OTTAWA, March 22, 2013 /Canada NewsWire/ - On March 26, 2013, the plaintiffs in two landmark fraud cases to be heard by the Supreme Court of Canada, will finally get their day in Canada's top court. The victims of the fraud, a small business owner from Illinois and a church group from California, suffered a combined loss of $2.2 million. These actions were commenced against Toronto businessman, Robert Hryniak, for his role in a fraudulent investment scheme that targeted elderly American investors, and for these victims an appeal to the Supreme Court of Canada will give them the opportunity to finally share their story on a national platform.
The Court will hear two appeals from the Ontario Court of Appeal (Mauldin et al v. Cassels Brock et al., 34641 and Bruno Appliance and Furniture Inc. v. Cassels Brock & Blackwell LLP et al., 34645) to decide whether the victims of the alleged fraud can obtain their much-needed restitution by summary judgment - a means of deciding cases that do not require a trial, by way of motion - without having to bear the lengthy and extremely costly trial process.
In the lower court, Hryniak was found to have perpetrated his fraudulent investment scheme by disbursing his victims' funds to his own company through the trust accounts of Cassels Brock & Blackwell LLP, one of Canada's oldest and largest law firms, and summary judgment was granted against him.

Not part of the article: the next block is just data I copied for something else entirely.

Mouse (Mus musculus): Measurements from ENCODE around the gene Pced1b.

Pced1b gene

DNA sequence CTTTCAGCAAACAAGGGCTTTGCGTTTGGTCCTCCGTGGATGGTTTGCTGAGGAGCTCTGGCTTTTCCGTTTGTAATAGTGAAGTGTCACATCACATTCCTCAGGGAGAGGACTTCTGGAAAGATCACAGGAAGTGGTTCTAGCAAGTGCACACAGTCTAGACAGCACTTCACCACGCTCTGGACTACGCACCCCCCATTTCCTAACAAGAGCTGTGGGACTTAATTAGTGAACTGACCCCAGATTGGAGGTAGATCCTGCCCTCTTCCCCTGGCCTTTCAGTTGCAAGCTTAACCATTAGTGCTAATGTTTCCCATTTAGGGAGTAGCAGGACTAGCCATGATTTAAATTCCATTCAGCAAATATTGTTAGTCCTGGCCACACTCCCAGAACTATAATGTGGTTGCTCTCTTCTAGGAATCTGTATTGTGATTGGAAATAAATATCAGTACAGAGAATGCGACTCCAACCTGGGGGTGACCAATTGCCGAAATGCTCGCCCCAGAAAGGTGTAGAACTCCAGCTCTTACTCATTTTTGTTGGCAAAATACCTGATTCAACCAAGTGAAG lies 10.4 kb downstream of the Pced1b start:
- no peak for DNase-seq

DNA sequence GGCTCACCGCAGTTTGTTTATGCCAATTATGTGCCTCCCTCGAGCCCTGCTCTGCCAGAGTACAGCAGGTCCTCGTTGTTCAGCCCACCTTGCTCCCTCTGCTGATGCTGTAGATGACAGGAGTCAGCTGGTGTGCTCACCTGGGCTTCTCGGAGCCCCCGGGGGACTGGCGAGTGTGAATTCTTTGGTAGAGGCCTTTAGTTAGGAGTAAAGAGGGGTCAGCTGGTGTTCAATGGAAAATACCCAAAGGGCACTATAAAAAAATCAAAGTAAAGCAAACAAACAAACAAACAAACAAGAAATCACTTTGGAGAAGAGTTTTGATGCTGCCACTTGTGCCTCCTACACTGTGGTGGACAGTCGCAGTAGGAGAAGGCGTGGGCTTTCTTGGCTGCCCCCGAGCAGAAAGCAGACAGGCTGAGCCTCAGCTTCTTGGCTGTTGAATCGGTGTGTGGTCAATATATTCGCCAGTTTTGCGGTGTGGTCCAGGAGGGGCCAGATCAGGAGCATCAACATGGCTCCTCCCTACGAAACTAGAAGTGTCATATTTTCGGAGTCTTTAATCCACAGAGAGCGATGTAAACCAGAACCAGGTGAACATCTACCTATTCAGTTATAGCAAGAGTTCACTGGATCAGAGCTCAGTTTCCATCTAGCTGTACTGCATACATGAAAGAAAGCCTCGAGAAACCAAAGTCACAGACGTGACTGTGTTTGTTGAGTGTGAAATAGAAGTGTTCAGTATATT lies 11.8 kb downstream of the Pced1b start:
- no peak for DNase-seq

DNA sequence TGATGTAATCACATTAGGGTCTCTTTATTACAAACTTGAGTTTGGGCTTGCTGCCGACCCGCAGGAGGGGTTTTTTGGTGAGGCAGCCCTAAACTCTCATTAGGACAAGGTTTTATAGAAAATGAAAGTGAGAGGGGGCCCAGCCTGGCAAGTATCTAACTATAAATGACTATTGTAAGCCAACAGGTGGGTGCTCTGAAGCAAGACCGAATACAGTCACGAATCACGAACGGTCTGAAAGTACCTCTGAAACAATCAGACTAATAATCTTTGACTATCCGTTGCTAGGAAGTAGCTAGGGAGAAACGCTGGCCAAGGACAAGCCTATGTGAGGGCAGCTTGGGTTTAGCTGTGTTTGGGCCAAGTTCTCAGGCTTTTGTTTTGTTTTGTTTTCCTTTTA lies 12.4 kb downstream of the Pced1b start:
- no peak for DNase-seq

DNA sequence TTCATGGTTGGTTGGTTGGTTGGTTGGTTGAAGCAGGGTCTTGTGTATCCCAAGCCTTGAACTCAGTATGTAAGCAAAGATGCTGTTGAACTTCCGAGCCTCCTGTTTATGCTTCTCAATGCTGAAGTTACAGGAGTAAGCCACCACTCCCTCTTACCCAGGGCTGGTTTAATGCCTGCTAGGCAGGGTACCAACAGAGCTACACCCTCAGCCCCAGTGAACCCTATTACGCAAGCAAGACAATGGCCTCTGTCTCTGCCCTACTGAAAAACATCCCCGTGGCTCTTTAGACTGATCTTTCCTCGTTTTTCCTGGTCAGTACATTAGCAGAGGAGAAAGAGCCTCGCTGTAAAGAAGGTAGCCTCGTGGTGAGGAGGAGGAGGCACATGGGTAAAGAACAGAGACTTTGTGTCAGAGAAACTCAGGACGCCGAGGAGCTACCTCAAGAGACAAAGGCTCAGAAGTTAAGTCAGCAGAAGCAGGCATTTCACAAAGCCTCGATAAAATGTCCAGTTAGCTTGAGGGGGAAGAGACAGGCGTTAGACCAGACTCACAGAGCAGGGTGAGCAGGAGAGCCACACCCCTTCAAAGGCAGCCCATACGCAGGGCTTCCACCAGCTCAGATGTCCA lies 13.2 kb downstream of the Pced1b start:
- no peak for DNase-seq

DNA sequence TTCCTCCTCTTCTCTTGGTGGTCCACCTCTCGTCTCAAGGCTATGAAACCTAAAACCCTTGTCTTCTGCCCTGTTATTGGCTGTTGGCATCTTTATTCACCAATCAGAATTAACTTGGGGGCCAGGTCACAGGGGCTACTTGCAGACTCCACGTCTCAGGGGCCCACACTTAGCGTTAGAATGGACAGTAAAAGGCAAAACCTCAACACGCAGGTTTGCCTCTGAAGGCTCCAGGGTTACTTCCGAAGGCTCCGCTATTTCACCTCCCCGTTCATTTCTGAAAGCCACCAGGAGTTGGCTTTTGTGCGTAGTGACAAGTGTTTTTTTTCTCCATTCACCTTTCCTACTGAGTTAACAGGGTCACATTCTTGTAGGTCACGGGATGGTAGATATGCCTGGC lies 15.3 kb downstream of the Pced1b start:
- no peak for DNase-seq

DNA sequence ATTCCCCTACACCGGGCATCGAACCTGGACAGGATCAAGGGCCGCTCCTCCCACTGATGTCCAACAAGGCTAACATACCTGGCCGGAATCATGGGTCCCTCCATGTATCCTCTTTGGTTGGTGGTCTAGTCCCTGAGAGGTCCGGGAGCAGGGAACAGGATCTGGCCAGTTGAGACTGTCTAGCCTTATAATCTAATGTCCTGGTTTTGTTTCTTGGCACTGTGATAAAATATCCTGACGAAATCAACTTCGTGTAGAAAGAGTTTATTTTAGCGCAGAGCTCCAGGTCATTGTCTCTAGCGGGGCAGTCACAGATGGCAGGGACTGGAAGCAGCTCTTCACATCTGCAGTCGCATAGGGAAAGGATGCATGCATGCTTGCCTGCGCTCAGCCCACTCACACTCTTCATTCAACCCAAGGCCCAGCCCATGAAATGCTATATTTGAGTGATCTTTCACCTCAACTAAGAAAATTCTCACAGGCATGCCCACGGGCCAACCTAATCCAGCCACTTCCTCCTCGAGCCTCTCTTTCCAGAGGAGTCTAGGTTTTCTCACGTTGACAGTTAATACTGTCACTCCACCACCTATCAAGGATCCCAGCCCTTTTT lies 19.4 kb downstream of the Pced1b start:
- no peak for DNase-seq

Justice Grace did not mince words, finding that "the threads of dishonesty" were "everywhere", and that Mr. Hryniak's efforts to defend his actions were akin to "pouring water on a grease fire" - rather than douse the flames, "an inferno ensued". In his effort to bring swift restitution to these victims, Justice Grace granted summary judgment against Mr. Hryniak, stating "at least for today, his dodging and weaving stops here."
The victims, however, have yet to receive a penny of compensation from Hryniak. The Ontario Court of Appeal reviewed Justice Grace's decisions in December 2011, affirming his conclusions in favour of the Mauldin plaintiffs, but reversing the Bruno decision on technical grounds. While the Court was satisfied that Mr. Hryniak had improperly taken Bruno Appliance's investment for his own purposes, it was not prepared to uphold the summary judgment in the Bruno action, and directed a full trial of the issues.
Bruno Appliance and Hryniak were both granted leave to appeal the Court of Appeal's decisions to the Supreme Court of Canada, which will hear arguments on March 26, 2013 at the Supreme Court of Canada Building in Ottawa, Ontario.